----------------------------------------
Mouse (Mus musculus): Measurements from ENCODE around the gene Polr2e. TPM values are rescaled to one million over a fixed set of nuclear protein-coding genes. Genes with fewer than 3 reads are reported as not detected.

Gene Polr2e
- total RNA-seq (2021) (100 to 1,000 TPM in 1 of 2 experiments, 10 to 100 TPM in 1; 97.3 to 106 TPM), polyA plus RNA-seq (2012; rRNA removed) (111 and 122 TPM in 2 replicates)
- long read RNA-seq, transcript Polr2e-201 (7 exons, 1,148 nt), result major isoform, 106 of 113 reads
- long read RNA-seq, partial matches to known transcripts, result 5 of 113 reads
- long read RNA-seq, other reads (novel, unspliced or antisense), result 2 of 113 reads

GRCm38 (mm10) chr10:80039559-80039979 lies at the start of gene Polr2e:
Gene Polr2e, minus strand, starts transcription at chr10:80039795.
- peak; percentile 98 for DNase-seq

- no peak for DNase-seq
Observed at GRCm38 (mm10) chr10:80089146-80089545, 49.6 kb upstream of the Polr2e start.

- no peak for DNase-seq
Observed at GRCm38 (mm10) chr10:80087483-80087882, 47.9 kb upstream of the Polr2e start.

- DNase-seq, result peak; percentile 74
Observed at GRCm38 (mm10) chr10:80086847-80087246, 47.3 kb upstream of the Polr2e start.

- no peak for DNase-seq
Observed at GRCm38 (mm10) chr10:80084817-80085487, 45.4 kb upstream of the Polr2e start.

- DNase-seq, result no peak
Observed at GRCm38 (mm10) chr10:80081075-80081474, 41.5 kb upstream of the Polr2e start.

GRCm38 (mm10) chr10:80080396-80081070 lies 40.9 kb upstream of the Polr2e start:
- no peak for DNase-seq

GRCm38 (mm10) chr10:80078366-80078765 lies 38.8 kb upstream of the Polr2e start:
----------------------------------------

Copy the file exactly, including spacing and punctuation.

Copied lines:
Mouse (Mus musculus): Measurements from ENCODE around the gene Polr2e. TPM values are rescaled to one million over a fixed set of nuclear protein-coding genes. Genes with fewer than 3 reads are reported as not detected.

Gene Polr2e
- total RNA-seq (2021) (100 to 1,000 TPM in 1 of 2 experiments, 10 to 100 TPM in 1; 97.3 to 106 TPM), polyA plus RNA-seq (2012; rRNA removed) (111 and 122 TPM in 2 replicates)
- long read RNA-seq, transcript Polr2e-201 (7 exons, 1,148 nt), result major isoform, 106 of 113 reads
- long read RNA-seq, partial matches to known transcripts, result 5 of 113 reads
- long read RNA-seq, other reads (novel, unspliced or antisense), result 2 of 113 reads

GRCm38 (mm10) chr10:80039559-80039979 lies at the start of gene Polr2e:
Gene Polr2e, minus strand, starts transcription at chr10:80039795.
- peak; percentile 98 for DNase-seq

- no peak for DNase-seq
Observed at GRCm38 (mm10) chr10:80089146-80089545, 49.6 kb upstream of the Polr2e start.

- no peak for DNase-seq
Observed at GRCm38 (mm10) chr10:80087483-80087882, 47.9 kb upstream of the Polr2e start.

- DNase-seq, result peak; percentile 74
Observed at GRCm38 (mm10) chr10:80086847-80087246, 47.3 kb upstream of the Polr2e start.

- no peak for DNase-seq
Observed at GRCm38 (mm10) chr10:80084817-80085487, 45.4 kb upstream of the Polr2e start.

- DNase-seq, result no peak
Observed at GRCm38 (mm10) chr10:80081075-80081474, 41.5 kb upstream of the Polr2e start.

GRCm38 (mm10) chr10:80080396-80081070 lies 40.9 kb upstream of the Polr2e start:
- no peak for DNase-seq

GRCm38 (mm10) chr10:80078366-80078765 lies 38.8 kb upstream of the Polr2e start: